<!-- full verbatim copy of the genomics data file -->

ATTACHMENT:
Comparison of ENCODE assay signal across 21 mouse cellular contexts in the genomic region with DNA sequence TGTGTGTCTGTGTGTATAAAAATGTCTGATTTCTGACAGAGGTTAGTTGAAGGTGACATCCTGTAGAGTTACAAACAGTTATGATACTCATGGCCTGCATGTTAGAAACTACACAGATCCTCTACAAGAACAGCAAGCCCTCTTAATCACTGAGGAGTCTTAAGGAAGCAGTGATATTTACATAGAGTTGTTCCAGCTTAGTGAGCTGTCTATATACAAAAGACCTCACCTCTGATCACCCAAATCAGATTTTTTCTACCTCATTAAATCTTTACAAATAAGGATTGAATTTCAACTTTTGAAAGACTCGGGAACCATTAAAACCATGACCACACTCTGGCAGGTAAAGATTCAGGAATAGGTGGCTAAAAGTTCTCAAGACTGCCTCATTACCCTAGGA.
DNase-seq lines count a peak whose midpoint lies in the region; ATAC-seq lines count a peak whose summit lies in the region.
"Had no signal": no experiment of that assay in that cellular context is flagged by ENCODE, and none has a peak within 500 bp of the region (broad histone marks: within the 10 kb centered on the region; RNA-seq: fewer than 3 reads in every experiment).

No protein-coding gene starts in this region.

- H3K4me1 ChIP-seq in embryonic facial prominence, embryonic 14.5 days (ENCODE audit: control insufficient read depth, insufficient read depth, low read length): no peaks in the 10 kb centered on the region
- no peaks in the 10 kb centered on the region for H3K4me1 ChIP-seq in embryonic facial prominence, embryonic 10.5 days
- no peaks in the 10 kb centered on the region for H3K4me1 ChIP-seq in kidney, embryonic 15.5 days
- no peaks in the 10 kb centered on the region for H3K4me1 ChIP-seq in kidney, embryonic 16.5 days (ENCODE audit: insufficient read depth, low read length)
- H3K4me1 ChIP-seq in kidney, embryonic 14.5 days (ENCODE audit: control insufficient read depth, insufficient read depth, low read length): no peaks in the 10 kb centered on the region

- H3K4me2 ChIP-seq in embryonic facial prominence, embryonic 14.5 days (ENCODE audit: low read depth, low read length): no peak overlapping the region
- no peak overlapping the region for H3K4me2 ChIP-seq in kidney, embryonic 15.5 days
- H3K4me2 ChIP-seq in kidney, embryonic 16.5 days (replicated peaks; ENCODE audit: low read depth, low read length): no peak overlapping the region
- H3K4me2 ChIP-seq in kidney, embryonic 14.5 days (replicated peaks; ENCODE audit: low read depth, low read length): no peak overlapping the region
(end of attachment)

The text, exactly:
Comparison of ENCODE assay signal across 21 mouse cellular contexts in the genomic region with DNA sequence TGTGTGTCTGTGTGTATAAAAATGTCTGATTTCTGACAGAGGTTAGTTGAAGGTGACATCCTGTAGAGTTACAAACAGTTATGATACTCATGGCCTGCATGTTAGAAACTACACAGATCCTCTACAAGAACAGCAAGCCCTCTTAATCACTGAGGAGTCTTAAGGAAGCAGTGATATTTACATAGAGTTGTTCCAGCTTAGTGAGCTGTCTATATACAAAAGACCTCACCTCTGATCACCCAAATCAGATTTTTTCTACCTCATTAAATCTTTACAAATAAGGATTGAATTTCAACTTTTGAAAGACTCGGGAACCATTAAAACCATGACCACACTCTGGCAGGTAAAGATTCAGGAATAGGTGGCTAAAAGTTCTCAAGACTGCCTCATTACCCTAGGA.
DNase-seq lines count a peak whose midpoint lies in the region; ATAC-seq lines count a peak whose summit lies in the region.
"Had no signal": no experiment of that assay in that cellular context is flagged by ENCODE, and none has a peak within 500 bp of the region (broad histone marks: within the 10 kb centered on the region; RNA-seq: fewer than 3 reads in every experiment).

No protein-coding gene starts in this region.

- H3K4me1 ChIP-seq in embryonic facial prominence, embryonic 14.5 days (ENCODE audit: control insufficient read depth, insufficient read depth, low read length): no peaks in the 10 kb centered on the region
- no peaks in the 10 kb centered on the region for H3K4me1 ChIP-seq in embryonic facial prominence, embryonic 10.5 days
- no peaks in the 10 kb centered on the region for H3K4me1 ChIP-seq in kidney, embryonic 15.5 days
- no peaks in the 10 kb centered on the region for H3K4me1 ChIP-seq in kidney, embryonic 16.5 days (ENCODE audit: insufficient read depth, low read length)
- H3K4me1 ChIP-seq in kidney, embryonic 14.5 days (ENCODE audit: control insufficient read depth, insufficient read depth, low read length): no peaks in the 10 kb centered on the region

- H3K4me2 ChIP-seq in embryonic facial prominence, embryonic 14.5 days (ENCODE audit: low read depth, low read length): no peak overlapping the region
- no peak overlapping the region for H3K4me2 ChIP-seq in kidney, embryonic 15.5 days
- H3K4me2 ChIP-seq in kidney, embryonic 16.5 days (replicated peaks; ENCODE audit: low read depth, low read length): no peak overlapping the region
- H3K4me2 ChIP-seq in kidney, embryonic 14.5 days (replicated peaks; ENCODE audit: low read depth, low read length): no peak overlapping the region